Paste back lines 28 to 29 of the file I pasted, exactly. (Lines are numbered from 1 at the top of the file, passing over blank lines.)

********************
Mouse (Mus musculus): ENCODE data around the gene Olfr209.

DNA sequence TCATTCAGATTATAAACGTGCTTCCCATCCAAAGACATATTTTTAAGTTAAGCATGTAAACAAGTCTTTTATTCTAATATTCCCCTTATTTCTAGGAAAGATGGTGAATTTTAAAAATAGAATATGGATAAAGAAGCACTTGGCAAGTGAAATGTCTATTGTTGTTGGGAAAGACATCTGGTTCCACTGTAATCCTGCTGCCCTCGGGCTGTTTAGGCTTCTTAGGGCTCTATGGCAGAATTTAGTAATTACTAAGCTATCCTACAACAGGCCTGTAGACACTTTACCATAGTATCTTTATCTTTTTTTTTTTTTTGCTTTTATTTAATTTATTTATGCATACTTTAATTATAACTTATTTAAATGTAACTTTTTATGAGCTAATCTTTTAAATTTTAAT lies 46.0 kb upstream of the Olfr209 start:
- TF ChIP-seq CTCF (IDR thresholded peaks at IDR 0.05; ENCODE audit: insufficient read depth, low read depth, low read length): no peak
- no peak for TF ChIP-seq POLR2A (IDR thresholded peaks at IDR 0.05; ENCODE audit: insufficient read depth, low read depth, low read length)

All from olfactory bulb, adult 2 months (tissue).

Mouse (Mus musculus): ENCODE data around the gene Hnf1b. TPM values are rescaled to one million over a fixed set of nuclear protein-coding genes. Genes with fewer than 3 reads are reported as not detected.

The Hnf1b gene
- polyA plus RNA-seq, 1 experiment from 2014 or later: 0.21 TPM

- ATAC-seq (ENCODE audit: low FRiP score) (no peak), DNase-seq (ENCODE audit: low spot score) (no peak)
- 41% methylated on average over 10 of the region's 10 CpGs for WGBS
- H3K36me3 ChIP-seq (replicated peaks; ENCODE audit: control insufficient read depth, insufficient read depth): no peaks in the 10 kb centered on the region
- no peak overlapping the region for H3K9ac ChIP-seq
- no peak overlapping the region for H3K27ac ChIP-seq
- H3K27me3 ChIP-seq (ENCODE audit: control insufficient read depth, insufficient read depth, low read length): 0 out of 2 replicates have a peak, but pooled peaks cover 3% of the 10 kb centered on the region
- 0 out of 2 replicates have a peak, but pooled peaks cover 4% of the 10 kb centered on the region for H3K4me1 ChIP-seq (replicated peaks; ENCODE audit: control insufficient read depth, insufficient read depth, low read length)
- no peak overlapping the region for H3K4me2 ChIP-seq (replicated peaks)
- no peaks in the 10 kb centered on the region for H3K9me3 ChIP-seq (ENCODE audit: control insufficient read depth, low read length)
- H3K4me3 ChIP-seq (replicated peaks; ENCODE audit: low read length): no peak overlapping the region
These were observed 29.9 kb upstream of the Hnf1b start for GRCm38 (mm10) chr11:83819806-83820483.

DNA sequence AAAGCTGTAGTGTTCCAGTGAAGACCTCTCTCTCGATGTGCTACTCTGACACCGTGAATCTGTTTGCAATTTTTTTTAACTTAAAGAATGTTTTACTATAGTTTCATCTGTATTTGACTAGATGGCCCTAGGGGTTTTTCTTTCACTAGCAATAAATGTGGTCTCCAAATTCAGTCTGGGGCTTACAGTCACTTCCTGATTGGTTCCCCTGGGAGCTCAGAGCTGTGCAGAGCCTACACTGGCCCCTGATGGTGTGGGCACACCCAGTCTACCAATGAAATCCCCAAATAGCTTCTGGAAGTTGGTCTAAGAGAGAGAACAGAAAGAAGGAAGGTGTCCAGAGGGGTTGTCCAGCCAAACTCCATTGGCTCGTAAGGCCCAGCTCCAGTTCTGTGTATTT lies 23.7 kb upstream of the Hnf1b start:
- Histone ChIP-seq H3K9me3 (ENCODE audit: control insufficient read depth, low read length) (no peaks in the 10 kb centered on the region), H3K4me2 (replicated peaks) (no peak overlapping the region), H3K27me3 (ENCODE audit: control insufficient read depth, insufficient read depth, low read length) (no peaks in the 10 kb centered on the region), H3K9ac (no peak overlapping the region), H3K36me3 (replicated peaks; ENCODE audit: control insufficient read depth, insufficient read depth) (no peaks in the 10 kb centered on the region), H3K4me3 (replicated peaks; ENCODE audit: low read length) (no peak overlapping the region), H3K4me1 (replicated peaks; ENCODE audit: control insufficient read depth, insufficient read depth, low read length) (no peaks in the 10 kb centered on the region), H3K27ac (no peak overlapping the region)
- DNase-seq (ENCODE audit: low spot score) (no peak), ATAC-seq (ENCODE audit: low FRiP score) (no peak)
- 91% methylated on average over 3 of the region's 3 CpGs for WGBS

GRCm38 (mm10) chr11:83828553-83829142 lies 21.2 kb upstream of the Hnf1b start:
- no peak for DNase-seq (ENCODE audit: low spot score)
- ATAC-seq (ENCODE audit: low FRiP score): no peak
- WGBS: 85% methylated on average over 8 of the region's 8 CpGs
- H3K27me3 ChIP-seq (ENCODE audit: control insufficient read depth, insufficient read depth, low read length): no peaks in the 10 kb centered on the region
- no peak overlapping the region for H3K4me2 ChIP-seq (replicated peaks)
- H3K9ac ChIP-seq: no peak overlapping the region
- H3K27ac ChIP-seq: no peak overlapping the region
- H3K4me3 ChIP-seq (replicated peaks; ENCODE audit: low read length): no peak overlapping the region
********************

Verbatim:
- H3K27me3 ChIP-seq (ENCODE audit: control insufficient read depth, insufficient read depth, low read length): no peaks in the 10 kb centered on the region
- no peak overlapping the region for H3K4me2 ChIP-seq (replicated peaks)